Results: The 2-, 5- and 10-years rates of actuarial local control were 97.6 %, 94.5 % and 94.5 %, overall survival 88.0 %, 58.9 % and 39.1 %, disease free survival 92.7 %, 86.4 % and 86.4 % respectively. The regional control rate was 93 %. One patient (2 %) developed distant metastases. A dosimetrical analysis showed a mean treated volume of 14.9 (3.0-56.2) cm3.  In a review of late complications we found 1 (2 %) soft tissue necrosis and 1 (2 %) osteoradionecrosis. Long-term side effects were very mild and the cosmetic outcome excellent.

    Conclusions: Local outcome is excellent and very similar to other published studies of continuous low dose rate (cLDR) brachytherapy.

  • 5.
    Johansson, Bengt
    et al.
    Örebro University, School of Health and Medical Sciences.
    Karlsson, Leif
    Örebro University, School of Health and Medical Sciences.
    Liljegren, Göran
    Örebro University, School of Health and Medical Sciences.
    Hardell, Lennart
    Persliden, Jan
    Örebro University, School of Health and Medical Sciences.
    Pulsed dose rate brachytherapy as the sole adjuvant radiotherapy after breast-conserving surgery of T1-T2 breast cancer: first long time results from a clinical study2009In: Radiotherapy and Oncology, ISSN 0167-8140, E-ISSN 1879-0887, Vol. 90, no 1, p. 30-35Article in journal (Refereed)
    Abstract [en]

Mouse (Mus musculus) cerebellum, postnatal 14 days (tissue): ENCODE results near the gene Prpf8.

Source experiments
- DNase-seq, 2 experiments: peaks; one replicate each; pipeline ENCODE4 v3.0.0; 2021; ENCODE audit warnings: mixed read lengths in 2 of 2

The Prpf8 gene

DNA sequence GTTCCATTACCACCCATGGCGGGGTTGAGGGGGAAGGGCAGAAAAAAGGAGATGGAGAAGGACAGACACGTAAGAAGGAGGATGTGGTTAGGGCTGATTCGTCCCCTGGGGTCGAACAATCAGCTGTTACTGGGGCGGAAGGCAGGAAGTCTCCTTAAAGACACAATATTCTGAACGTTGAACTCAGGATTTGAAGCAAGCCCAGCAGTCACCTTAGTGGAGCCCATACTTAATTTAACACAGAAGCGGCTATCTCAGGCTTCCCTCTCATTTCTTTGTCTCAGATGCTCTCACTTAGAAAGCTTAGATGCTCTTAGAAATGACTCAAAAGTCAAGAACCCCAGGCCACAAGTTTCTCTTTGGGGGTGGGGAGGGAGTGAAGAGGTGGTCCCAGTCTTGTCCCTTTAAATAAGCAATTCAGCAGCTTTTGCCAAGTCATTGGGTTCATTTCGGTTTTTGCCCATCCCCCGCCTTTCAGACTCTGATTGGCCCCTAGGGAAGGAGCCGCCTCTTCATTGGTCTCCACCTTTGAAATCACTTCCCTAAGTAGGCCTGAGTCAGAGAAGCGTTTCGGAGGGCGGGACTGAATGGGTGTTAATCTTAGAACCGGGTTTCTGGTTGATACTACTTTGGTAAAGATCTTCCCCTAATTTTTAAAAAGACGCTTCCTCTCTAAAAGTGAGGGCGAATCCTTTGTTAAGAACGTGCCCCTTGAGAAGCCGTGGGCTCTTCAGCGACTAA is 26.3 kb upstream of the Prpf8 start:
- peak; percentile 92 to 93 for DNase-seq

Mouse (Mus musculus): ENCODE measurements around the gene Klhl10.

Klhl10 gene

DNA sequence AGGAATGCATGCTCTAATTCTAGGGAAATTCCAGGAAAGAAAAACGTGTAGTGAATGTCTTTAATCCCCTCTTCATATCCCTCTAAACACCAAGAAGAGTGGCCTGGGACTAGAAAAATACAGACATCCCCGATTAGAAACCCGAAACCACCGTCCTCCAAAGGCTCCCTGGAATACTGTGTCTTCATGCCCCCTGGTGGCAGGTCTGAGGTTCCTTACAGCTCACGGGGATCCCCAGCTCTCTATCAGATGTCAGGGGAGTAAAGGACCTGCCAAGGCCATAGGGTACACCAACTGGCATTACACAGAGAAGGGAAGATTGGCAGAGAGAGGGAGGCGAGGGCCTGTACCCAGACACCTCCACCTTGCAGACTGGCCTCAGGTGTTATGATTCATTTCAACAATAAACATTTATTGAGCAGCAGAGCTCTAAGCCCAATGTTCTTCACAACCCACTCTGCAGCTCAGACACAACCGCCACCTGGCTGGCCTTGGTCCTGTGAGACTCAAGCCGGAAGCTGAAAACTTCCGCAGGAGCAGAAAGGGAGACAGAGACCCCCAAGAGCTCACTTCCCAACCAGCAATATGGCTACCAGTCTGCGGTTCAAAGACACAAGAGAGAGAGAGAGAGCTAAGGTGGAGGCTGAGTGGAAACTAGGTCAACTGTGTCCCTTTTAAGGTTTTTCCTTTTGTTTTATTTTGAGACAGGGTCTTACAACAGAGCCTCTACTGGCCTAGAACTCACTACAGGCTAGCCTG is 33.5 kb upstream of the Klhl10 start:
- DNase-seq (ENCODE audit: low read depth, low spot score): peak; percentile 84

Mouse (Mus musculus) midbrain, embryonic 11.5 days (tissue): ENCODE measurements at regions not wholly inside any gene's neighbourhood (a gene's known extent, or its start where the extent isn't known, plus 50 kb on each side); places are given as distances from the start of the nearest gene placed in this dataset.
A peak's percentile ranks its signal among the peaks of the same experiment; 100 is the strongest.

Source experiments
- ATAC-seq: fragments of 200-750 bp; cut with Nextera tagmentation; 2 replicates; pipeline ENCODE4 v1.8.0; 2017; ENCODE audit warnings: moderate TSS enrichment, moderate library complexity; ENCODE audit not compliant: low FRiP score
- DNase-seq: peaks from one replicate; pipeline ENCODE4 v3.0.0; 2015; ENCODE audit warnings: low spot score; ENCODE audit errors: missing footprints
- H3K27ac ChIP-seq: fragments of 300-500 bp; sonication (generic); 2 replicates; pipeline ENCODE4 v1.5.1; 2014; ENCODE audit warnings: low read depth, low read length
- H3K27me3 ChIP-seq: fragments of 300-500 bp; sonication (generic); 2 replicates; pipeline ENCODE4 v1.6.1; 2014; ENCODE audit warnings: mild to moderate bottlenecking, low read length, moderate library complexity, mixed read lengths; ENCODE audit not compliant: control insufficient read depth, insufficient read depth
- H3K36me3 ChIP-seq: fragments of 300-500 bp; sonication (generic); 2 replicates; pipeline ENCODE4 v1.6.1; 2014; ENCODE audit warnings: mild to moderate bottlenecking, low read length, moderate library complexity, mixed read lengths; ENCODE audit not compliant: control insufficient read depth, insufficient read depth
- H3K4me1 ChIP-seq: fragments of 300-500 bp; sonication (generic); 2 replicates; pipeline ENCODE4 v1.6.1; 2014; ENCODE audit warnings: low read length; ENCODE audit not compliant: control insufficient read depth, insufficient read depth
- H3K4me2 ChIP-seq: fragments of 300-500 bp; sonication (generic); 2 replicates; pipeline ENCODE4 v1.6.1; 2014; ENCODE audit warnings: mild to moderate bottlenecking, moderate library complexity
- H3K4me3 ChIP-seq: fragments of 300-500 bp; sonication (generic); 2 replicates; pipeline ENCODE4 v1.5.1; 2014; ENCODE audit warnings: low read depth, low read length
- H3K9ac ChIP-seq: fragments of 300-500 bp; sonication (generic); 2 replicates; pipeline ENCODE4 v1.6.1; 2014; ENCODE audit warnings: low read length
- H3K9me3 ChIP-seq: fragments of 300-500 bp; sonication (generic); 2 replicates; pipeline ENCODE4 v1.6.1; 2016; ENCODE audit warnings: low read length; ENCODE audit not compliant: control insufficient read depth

BACKGROUND AND PURPOSE: To evaluate the long time outcome with regard to local tumour control, cosmetic outcome and side effects of a short (5 days) accelerated interstitial brachytherapy treatment delivered to the surroundings of the operated sector. PATIENTS AND METHODS: Between 1993 and 2003 we treated 50 women with early T1 and T2 breast cancer. Radical sector resection was performed and followed later with an interstitial pulsed dose rate (PDR) brachytherapy of 50Gy in 5 days. The treatment was centred on the tumour with a margin of 30mm. One patient was treated bilaterally. The patients were followed for a median of 86 (32-126) months. RESULTS: Ipsilateral breast cancer recurrence was seen in 3 patients (6%). Two of them occurred outside the treated volume. The 5- and 7-year rates of actuarial local control were 96% and 96%, respectively, overall survival 88% and 85%, disease free survival 88% and 88%, respectively. A dosimetrical analysis showed that the partial breast irradiation covered a median of 31% of the total breast volume. Fat necrosis was seen in 12% and local (moderate-strong) fibrosis in 26% of the patients. Independent cosmetic scoring showed good or excellent result in 56% of the patients. CONCLUSIONS: Local outcome is favourable and very similar to other published studies of accelerated partial breast irradiation. Our long time cosmetic results are lower than other published results.